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Financial Manager Accused of Looting Special Needs Trusts of $100 Million

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The Center for Special Needs Trust Administration located in Tampa, Florida, has filed for bankruptcy, accusing its founder, Leo J. Govoni, of having “borrowed” $100 million between 2009 and 2020 from more than 1,000 of the trusts it manages. Govoni denies the allegation.

Govoni created the Center, which is a non-profit, to manage both individual and pooled special needs trust. According to its bankruptcy filing, the Center now manages approximately $200 million for more than 2,000 trusts. The Center, in turn, contracted with Govoni’s private investment management firm, Boston Finance Group (BFG), to manage the investment of the trust assets.

The Center charges that “Govoni was able to cause the transfer of these funds [the $100 million] to BFG through the control he maintained over various aspects of The Center, its finances, as well as its information technology and human resources infrastructure.”

Similar to Bankman-Fried and Madoff Scandals

The claims, if they’re true, are similar to those for which crypto pioneer Sam Bankman-Fried and Ponzi schemer Bernard Madoff were convicted. Bankman-Fried’s hedge fund, Alameda Research, “borrowed” money from his crypto currency exchange, FTX. When the value of the crypto currency holdings of Alameda Research, which were highly leveraged, fell, large additional funds were siphoned out of the FTX exchange until the house of cards collapsed. Madoff controlled all information supplied to his investors, making it appear that they were reaping consistently high earnings when he was simply moving money around, paying older investors with receipts from newer ones.

Similarly, Govoni appears to have controlled the investment and accounting aspects of the Center holdings through his own private investment company with little or no outside auditing or oversight. In fact, he appears to have created and owned accounting firm the Center engaged to provide annual statements for beneficiaries as well as the company that provided its human resources and IT support. When the Center tried to disengage from the latter company, it denied it access to its records, resulting in an ongoing lawsuit.

But Worse

In many ways this case, if the allegations are true, is much worse than the FTX one. The victims of the FTX fraud and bankruptcy were largely investors, including large hedge funds such as Sequoia Capital. It’s mottos is “We help the daring build legendary companies,” not quite the same as what trustees should do when investing funds in special needs trusts.) Smaller investors in FTX knew they were taking a risk by investing in cryptocurrency in the first place. While Sam Bankman-Fried profited from his fraud, it’s not clear that theft was his motivation.

The victims of Govoni’s actions, on the other hand, are disabled individuals who have limited funds either left them by family members or received as lawsuit awards and settlements due to personal injuries that gave rise to their disabilities. They can neither afford to lose their nest eggs nor did they knowingly take on risk. Instead, they entrusted their money to an organization that purported to have their welfare at heart and which had a fiduciary duty to act in their best interest.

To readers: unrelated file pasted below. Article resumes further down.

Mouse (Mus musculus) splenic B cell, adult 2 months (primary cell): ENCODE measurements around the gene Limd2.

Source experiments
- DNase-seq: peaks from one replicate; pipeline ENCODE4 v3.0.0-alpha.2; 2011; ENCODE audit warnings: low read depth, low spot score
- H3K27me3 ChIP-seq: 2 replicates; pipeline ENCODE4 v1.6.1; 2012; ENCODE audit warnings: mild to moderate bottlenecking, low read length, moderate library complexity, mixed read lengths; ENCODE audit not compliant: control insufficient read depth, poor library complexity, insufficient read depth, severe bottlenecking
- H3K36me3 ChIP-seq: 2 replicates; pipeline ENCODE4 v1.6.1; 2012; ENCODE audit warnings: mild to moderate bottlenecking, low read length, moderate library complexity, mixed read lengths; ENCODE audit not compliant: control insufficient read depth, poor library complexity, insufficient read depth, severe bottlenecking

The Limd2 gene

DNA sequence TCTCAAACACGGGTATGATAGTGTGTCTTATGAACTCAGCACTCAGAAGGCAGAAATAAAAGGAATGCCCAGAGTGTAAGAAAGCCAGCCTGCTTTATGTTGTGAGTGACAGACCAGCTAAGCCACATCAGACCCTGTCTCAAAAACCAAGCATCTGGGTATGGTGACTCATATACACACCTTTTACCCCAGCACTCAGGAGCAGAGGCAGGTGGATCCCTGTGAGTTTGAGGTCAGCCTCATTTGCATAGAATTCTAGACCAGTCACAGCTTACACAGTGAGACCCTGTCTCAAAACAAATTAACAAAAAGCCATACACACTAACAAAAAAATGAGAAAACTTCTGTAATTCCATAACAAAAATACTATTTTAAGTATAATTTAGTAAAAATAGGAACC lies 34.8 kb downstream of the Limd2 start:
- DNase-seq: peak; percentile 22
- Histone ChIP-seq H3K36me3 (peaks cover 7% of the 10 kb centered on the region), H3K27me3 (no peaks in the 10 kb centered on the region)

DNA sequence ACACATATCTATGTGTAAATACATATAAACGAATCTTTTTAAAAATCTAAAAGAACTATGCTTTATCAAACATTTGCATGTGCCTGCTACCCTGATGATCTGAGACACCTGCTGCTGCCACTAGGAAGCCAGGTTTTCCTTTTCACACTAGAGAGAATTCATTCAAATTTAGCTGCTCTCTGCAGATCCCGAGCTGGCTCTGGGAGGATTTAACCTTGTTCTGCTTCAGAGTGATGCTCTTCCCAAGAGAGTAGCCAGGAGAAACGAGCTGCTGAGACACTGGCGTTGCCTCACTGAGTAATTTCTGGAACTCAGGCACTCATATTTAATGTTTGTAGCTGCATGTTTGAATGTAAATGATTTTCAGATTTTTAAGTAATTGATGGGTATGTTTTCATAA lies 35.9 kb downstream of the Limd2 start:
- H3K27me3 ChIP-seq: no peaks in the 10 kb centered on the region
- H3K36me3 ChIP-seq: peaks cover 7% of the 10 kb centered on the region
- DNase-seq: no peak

Could This Have Been Avoided?

The obvious question is: How could this tragedy have been avoided? And what steps can others take to avoid this happening to them?

The problem is that the system Govoni created appears on the surface to have had all the checks and balances that seemingly would protect trust beneficiaries. The Center is a separate non-profit organization from the other entities, though Govoni founded it and served on the board of directors until 2008 or 2009. It contracted with BFG for investment services, but used a separate accounting firm. It also contracted with a separate company for IT and human resources support.

But in this case, all these separate companies were also controlled by Govoni. Further, a key employee who appears to have facilitated the fund transfers worked for both the Center and another Govoni company from 2008 to 2020, at the same time she also served on the Center board and as accounting manager for the Center.

It’s not clear if the other directors of the Center were aware that these other Govoni organizations were not independent or how any of the Center’s clients could have been aware of the situation.

How to Avoid It Happening to You

So what can anyone seeking professional management of a special needs trust (or any trust for that matter) do to make sure this does not happen to them? Here are some possible answers:

  • Work with a bank, law firm or trust company that has legally-mandated oversight and checks and balances. The larger the entity, the more likely it will have “deep pockets” to replenish any accounts that are raided by an unscrupulous employee.
  • Or work with a trustee that keeps accounts in an investment firm such as Fidelity Investments or Charles Schwab where you or a person you designate has on-line access to the accounts.
  • If you are working with a pooled trust, ask them about their systems and checks and balances. (Of course, at least for a while after this scandal, the boards of directors of these trusts will be more careful to avoid situations such as what occurred to the Center.)

It will be interesting to see how the Center and Govoni situations play out. We should learn more how to avoid anything similar happening in the future.

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